James Cameron – The Titanic as a metaphor for climate crisis

Transcribed from the last 2 minutes of the National Geographic 46 minute video documentary “The Titanic: The Final Word” by James Cameron.

Bob Thomson, Ottawa, 15 April 2012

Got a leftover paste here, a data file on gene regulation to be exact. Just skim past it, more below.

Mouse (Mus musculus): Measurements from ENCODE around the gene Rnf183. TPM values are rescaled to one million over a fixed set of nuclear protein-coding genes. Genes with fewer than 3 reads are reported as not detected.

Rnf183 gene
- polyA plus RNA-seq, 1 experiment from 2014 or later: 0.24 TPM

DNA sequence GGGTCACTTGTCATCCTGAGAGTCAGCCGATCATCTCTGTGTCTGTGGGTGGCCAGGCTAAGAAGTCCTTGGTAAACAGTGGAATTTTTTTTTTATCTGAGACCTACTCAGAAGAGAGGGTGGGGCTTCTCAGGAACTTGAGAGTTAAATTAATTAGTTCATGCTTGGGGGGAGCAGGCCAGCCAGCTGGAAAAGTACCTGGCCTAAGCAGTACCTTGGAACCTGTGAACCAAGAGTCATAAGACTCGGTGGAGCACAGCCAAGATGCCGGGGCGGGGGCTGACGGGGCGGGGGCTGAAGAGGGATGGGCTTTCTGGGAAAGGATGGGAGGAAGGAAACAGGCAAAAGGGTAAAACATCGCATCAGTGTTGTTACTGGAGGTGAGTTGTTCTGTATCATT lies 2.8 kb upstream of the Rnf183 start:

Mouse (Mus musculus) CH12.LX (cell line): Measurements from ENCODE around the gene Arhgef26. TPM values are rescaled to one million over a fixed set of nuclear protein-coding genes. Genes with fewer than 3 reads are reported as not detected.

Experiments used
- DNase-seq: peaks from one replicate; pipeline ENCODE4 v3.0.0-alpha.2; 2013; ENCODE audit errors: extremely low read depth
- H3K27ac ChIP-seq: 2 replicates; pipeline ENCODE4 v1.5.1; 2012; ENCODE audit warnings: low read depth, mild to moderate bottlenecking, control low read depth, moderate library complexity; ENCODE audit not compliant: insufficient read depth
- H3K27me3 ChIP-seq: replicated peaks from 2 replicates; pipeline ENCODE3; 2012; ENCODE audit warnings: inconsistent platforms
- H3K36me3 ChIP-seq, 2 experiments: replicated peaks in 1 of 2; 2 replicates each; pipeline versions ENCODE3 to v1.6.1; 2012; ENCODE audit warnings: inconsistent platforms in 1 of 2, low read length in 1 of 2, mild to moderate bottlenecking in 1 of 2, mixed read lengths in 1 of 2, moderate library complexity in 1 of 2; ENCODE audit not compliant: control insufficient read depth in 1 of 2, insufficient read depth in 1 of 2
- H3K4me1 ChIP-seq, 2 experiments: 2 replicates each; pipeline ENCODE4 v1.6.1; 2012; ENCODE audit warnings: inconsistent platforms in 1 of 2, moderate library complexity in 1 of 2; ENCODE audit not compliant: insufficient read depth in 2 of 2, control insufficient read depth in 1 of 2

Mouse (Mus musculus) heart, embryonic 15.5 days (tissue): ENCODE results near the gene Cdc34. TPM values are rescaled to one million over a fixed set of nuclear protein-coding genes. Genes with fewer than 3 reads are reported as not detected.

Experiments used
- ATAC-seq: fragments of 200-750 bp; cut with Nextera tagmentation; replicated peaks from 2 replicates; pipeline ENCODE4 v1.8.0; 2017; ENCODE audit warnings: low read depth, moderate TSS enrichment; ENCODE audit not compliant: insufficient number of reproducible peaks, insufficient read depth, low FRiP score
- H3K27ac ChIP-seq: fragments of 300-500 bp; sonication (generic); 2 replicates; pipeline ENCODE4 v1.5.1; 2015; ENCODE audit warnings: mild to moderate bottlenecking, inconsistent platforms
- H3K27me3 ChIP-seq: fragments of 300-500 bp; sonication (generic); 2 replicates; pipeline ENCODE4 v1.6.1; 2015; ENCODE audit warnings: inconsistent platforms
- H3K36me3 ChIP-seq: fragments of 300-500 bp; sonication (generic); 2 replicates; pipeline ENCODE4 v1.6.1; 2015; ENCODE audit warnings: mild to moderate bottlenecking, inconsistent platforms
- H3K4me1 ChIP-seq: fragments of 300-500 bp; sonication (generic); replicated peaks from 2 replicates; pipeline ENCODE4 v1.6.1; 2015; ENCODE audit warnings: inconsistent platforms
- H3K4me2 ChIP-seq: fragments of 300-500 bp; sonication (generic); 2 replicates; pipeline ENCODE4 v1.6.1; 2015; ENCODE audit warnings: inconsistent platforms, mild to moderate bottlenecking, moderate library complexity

There’s something about the Titanic story. For me, it’s so much more than just simply an exercise in forensic archaeology. Part of the Titanic parable is of arrogance, of hubris, of the sense we’re too big to fail. Well where have we heard that one before? [Video of a sea of burning oil platforms] There was this big machine, this human system that was pushing forward with so much momentum that it couldn’t turn and couldn’t stop in time to avert the disaster. And that’s what we have right now! But in that human system, on board that ship, if you want to make it a microcosm of the world, you have different classes, you know you have first class, second class, third class. Well in our world right now you’ve got developed nations and undeveloped nations. You’ve got the starving millions who are going to be the ones the most affected by the next iceberg that we hit. Which is going to be climate change. We can see that iceberg ahead of us right now but we can’t turn. We can’t turn because of the momentum of the system – the political momentum, the business momentum. There are too many people making money out of the system. The way the system works right now, those people who frankly have their hands on the levers of power aren’t ready to let them go. And until they do, we aren’t going to be able to turn and miss that iceberg we’re going to hit. When we hit it, the rich are still going to be able to get their access to food, to arable land, to water and so on. It’s going to be the poor, it’s going to be the steerage, that are going to be impacted. It was the same with the Titanic. I think that’s why this story was always fascinating. Because it’s a perfect little encapsulation of the world and the whole social spectrum. But until our lives are really put at risk, the moment of truth, we don’t know what we would do. And that’s my final word.

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